I began this experiment with salt water, eyelashes, glass and synthetic hair while in the emotional aftermath of the Ghostship Fire. This work is inspired by that which brings comfort-seagrass and signifiers of queer femme identity and sexuality. I engage with displacement and create a buoyant space for these elements to move within, age and to form new connections. The changes within the tank are documented and the documentation becomes the final work.
I started making Body Exaltations and the End of Land in the summer of 2015 and is an ongoing project that I revisit each year. This work began as a series of photographs and is about trying to hold space for Queer bodies in celebration and contemplation while the rare places we occupy are under constant threat of becoming inaccessible. There is a particular grief that is experienced every time an indoor place of Queer gathering shuts down. Outdoor places where one can be in the body are even more rare and Queer beaches became an important environment for these portraits. These beaches tend to be on tiny slips of land that are endangered by negative climate change externalities. Economic shifts also render these beaches more desirable to bodies of privilege and create situations where they become less and less places where Queer exaltation is welcome. This project explores the complicated nature of holding celebration and anxiety at the same time .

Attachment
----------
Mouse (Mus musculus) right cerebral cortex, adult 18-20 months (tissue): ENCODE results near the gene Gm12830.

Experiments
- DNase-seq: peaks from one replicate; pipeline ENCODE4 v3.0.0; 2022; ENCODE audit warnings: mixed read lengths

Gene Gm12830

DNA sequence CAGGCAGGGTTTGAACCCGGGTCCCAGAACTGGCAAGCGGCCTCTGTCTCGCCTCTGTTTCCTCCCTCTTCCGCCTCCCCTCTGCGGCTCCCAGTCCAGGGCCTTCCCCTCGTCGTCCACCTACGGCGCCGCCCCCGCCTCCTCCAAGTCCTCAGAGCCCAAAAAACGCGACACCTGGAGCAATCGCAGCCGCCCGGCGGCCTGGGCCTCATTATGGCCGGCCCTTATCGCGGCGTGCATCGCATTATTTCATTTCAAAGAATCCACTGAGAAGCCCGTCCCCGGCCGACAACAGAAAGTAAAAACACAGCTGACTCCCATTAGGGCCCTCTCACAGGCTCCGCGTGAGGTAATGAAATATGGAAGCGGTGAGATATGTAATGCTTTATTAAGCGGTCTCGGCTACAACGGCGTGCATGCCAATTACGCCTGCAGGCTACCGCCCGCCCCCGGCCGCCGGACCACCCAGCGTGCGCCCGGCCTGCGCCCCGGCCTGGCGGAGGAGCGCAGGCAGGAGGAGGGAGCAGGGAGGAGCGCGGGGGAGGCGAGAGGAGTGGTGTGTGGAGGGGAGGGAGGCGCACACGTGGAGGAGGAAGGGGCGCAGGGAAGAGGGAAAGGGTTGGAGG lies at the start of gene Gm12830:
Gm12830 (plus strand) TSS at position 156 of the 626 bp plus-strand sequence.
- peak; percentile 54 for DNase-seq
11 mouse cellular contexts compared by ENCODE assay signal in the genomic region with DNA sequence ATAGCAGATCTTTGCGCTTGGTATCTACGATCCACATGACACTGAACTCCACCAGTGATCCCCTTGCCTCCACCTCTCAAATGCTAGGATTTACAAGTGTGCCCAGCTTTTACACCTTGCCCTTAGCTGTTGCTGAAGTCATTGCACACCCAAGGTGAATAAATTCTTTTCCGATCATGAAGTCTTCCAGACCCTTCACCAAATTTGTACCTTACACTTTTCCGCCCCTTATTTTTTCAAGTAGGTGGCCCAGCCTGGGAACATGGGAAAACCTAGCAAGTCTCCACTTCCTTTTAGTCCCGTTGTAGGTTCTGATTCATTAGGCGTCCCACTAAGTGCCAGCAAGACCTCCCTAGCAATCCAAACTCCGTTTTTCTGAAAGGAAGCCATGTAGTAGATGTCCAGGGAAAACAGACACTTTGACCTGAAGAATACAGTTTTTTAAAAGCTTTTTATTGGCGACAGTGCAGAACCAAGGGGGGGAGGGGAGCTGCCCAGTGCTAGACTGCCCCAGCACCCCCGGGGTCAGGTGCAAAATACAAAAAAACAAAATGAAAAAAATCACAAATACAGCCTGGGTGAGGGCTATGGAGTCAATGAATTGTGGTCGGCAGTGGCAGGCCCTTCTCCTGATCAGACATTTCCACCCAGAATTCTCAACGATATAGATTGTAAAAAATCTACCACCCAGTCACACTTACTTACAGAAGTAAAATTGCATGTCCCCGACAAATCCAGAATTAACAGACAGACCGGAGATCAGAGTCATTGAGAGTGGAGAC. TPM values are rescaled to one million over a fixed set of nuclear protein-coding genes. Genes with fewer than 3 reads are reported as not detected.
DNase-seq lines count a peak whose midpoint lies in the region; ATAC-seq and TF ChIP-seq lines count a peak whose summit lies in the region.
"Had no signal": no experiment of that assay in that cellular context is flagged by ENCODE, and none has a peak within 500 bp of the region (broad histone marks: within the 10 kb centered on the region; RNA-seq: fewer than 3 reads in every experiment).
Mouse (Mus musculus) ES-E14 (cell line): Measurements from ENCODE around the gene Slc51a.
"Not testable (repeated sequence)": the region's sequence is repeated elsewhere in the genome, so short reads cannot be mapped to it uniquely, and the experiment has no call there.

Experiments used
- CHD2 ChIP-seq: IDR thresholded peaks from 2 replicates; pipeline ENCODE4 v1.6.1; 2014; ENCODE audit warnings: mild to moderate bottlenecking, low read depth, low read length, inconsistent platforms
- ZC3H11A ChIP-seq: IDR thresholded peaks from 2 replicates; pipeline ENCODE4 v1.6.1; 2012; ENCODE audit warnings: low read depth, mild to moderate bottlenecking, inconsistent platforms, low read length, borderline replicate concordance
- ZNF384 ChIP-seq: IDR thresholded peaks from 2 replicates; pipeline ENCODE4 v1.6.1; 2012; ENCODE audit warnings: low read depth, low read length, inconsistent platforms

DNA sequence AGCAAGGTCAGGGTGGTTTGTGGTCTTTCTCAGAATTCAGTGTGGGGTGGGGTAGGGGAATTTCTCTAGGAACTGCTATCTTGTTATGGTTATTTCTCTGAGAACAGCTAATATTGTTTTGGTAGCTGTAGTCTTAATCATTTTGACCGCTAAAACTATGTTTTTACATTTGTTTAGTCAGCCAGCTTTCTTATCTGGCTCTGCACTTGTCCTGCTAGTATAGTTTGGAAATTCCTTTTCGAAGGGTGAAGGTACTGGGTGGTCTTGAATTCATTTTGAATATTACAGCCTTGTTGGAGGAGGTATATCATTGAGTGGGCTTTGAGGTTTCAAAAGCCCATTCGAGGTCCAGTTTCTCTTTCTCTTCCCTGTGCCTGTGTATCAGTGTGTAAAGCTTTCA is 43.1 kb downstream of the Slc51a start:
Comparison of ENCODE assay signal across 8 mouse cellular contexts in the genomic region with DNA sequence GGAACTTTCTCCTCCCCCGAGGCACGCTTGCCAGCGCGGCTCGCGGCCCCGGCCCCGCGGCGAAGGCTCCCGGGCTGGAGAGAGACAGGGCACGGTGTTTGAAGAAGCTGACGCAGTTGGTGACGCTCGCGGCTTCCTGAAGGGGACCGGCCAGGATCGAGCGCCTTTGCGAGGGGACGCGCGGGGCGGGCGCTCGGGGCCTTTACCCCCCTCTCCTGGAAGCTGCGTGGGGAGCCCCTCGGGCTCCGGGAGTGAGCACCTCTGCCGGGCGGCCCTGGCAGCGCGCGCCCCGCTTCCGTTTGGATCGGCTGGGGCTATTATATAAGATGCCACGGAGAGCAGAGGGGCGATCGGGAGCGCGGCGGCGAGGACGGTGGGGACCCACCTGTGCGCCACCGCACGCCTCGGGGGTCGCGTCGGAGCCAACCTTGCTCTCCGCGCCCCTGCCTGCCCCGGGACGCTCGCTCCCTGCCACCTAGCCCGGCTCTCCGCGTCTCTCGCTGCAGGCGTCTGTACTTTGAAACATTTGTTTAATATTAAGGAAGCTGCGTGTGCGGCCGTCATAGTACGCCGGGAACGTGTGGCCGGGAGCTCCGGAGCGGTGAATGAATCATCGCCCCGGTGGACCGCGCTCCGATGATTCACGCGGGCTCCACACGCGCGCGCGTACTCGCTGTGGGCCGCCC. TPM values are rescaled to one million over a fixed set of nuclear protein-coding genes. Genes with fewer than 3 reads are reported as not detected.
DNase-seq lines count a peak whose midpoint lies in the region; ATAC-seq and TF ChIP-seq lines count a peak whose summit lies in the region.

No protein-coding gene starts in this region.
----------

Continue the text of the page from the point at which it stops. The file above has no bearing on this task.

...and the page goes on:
Work from this series was shown in "Touching the Membrane" at Space Create Gallery in May 2016 alongside works by Raul De Nieves, Ektor Garcia and Keith Aguiar and at Dyeworks Gallery at Garner Arts Center in May 2017 as part of their Social Justice Art fair curated by Faheem Haider.
Flotsam: wreckage from a ship found floating on or washed up by the sea. People or things regarded as worthless.
Jetsam: material or goods that have been thrown overboard from a ship and washed ashore, especially material that has been discarded to lighten the vessel if a ship is endanger of sinking.
Lagan: goods thrown into the sea with a buoy attached so they may be found again.
Derelict: goods that have sunk to the ocean floor with no hopes of reclaiming.